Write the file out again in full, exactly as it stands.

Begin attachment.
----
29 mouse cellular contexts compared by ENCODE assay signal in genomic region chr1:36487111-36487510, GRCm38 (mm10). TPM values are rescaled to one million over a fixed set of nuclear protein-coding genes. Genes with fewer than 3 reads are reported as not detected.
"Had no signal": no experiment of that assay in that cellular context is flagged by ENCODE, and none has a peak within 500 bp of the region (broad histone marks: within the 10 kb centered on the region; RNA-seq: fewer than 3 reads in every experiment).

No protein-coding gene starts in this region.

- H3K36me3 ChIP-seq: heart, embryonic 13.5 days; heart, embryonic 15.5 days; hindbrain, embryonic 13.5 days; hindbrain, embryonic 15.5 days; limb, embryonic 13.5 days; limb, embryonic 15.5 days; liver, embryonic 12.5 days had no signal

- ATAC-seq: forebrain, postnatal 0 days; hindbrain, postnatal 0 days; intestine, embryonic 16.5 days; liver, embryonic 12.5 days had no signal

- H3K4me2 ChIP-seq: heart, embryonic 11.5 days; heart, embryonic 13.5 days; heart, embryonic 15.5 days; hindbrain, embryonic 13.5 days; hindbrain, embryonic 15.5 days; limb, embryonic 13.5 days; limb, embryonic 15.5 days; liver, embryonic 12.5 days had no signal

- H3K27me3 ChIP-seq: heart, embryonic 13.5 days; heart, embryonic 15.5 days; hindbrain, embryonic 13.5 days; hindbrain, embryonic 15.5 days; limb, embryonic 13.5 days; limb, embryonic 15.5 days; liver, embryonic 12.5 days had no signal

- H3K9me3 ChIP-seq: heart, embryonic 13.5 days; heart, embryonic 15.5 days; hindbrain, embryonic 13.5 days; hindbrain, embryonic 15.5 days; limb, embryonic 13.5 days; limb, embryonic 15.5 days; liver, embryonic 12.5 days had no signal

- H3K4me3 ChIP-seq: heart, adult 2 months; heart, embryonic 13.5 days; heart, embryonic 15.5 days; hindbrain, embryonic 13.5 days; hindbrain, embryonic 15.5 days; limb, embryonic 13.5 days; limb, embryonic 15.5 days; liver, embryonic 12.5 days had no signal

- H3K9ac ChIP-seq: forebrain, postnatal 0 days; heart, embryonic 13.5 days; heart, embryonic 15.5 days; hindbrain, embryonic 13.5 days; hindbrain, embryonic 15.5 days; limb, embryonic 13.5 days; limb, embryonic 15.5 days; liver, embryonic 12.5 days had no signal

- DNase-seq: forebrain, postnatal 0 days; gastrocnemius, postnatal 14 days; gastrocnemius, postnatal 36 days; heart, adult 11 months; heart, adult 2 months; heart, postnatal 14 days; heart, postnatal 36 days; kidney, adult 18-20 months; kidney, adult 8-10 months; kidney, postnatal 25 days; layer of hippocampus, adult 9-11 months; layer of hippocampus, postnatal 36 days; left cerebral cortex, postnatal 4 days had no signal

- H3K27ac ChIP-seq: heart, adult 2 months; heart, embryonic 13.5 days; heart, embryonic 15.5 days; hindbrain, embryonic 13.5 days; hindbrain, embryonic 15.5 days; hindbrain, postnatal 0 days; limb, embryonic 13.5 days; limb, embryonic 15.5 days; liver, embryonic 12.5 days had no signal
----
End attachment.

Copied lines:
29 mouse cellular contexts compared by ENCODE assay signal in genomic region chr1:36487111-36487510, GRCm38 (mm10). TPM values are rescaled to one million over a fixed set of nuclear protein-coding genes. Genes with fewer than 3 reads are reported as not detected.
"Had no signal": no experiment of that assay in that cellular context is flagged by ENCODE, and none has a peak within 500 bp of the region (broad histone marks: within the 10 kb centered on the region; RNA-seq: fewer than 3 reads in every experiment).

No protein-coding gene starts in this region.

- H3K36me3 ChIP-seq: heart, embryonic 13.5 days; heart, embryonic 15.5 days; hindbrain, embryonic 13.5 days; hindbrain, embryonic 15.5 days; limb, embryonic 13.5 days; limb, embryonic 15.5 days; liver, embryonic 12.5 days had no signal

- ATAC-seq: forebrain, postnatal 0 days; hindbrain, postnatal 0 days; intestine, embryonic 16.5 days; liver, embryonic 12.5 days had no signal

- H3K4me2 ChIP-seq: heart, embryonic 11.5 days; heart, embryonic 13.5 days; heart, embryonic 15.5 days; hindbrain, embryonic 13.5 days; hindbrain, embryonic 15.5 days; limb, embryonic 13.5 days; limb, embryonic 15.5 days; liver, embryonic 12.5 days had no signal

- H3K27me3 ChIP-seq: heart, embryonic 13.5 days; heart, embryonic 15.5 days; hindbrain, embryonic 13.5 days; hindbrain, embryonic 15.5 days; limb, embryonic 13.5 days; limb, embryonic 15.5 days; liver, embryonic 12.5 days had no signal

- H3K9me3 ChIP-seq: heart, embryonic 13.5 days; heart, embryonic 15.5 days; hindbrain, embryonic 13.5 days; hindbrain, embryonic 15.5 days; limb, embryonic 13.5 days; limb, embryonic 15.5 days; liver, embryonic 12.5 days had no signal

- H3K4me3 ChIP-seq: heart, adult 2 months; heart, embryonic 13.5 days; heart, embryonic 15.5 days; hindbrain, embryonic 13.5 days; hindbrain, embryonic 15.5 days; limb, embryonic 13.5 days; limb, embryonic 15.5 days; liver, embryonic 12.5 days had no signal

- H3K9ac ChIP-seq: forebrain, postnatal 0 days; heart, embryonic 13.5 days; heart, embryonic 15.5 days; hindbrain, embryonic 13.5 days; hindbrain, embryonic 15.5 days; limb, embryonic 13.5 days; limb, embryonic 15.5 days; liver, embryonic 12.5 days had no signal

- DNase-seq: forebrain, postnatal 0 days; gastrocnemius, postnatal 14 days; gastrocnemius, postnatal 36 days; heart, adult 11 months; heart, adult 2 months; heart, postnatal 14 days; heart, postnatal 36 days; kidney, adult 18-20 months; kidney, adult 8-10 months; kidney, postnatal 25 days; layer of hippocampus, adult 9-11 months; layer of hippocampus, postnatal 36 days; left cerebral cortex, postnatal 4 days had no signal

- H3K27ac ChIP-seq: heart, adult 2 months; heart, embryonic 13.5 days; heart, embryonic 15.5 days; hindbrain, embryonic 13.5 days; hindbrain, embryonic 15.5 days; hindbrain, postnatal 0 days; limb, embryonic 13.5 days; limb, embryonic 15.5 days; liver, embryonic 12.5 days had no signal